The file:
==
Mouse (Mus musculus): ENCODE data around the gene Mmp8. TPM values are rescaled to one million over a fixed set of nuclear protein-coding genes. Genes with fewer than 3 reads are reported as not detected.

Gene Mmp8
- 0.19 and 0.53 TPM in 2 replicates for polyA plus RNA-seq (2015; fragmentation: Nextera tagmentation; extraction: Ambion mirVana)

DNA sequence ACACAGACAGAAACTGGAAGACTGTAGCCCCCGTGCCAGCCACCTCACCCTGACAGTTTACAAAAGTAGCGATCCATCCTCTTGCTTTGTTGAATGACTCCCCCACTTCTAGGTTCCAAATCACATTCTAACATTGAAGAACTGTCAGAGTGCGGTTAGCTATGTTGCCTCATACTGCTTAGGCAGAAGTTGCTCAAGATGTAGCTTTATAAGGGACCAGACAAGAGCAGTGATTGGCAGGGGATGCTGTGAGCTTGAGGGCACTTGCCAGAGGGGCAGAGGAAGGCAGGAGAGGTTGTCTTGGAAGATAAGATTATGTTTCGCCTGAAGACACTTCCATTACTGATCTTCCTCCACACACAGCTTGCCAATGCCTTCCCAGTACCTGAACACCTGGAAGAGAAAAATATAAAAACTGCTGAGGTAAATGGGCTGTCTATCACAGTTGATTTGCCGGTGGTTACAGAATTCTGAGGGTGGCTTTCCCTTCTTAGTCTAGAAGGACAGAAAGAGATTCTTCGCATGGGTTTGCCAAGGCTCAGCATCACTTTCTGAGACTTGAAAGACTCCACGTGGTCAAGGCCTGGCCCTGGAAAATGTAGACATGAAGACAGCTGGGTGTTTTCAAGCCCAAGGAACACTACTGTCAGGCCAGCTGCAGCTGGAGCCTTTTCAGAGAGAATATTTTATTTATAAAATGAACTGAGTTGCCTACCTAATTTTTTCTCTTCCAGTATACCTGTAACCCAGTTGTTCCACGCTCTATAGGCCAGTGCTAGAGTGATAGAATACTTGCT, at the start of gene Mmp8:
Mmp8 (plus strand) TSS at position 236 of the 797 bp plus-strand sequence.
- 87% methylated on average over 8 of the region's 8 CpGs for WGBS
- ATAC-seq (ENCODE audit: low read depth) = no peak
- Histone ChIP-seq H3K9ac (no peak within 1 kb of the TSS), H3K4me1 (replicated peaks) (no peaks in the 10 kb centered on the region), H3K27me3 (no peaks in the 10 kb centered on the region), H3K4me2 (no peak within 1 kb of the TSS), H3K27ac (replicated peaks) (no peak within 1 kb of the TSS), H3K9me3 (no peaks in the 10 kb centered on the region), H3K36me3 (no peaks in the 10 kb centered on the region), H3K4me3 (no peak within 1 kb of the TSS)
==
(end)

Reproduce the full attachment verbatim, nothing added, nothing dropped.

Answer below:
Mouse (Mus musculus): ENCODE data around the gene Mmp8. TPM values are rescaled to one million over a fixed set of nuclear protein-coding genes. Genes with fewer than 3 reads are reported as not detected.

Gene Mmp8
- 0.19 and 0.53 TPM in 2 replicates for polyA plus RNA-seq (2015; fragmentation: Nextera tagmentation; extraction: Ambion mirVana)

DNA sequence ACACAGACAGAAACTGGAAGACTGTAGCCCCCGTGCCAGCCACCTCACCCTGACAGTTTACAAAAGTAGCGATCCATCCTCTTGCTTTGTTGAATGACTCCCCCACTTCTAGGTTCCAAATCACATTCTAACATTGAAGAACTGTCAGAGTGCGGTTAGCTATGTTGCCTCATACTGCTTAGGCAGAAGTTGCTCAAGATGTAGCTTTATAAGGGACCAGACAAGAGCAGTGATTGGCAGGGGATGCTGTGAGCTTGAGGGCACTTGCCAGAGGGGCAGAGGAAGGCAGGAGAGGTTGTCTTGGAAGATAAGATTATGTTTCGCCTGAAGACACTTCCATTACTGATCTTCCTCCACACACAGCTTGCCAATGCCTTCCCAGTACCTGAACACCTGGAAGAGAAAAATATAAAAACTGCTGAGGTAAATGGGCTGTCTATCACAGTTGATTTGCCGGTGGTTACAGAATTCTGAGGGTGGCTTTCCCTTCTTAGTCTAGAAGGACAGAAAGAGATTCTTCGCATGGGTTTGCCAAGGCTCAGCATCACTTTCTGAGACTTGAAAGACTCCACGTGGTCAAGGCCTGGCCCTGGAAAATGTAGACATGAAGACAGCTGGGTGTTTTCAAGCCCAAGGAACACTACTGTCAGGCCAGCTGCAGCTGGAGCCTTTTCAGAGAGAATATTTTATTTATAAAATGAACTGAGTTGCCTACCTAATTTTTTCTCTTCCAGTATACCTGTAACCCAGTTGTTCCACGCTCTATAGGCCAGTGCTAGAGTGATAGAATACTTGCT, at the start of gene Mmp8:
Mmp8 (plus strand) TSS at position 236 of the 797 bp plus-strand sequence.
- 87% methylated on average over 8 of the region's 8 CpGs for WGBS
- ATAC-seq (ENCODE audit: low read depth) = no peak
- Histone ChIP-seq H3K9ac (no peak within 1 kb of the TSS), H3K4me1 (replicated peaks) (no peaks in the 10 kb centered on the region), H3K27me3 (no peaks in the 10 kb centered on the region), H3K4me2 (no peak within 1 kb of the TSS), H3K27ac (replicated peaks) (no peak within 1 kb of the TSS), H3K9me3 (no peaks in the 10 kb centered on the region), H3K36me3 (no peaks in the 10 kb centered on the region), H3K4me3 (no peak within 1 kb of the TSS)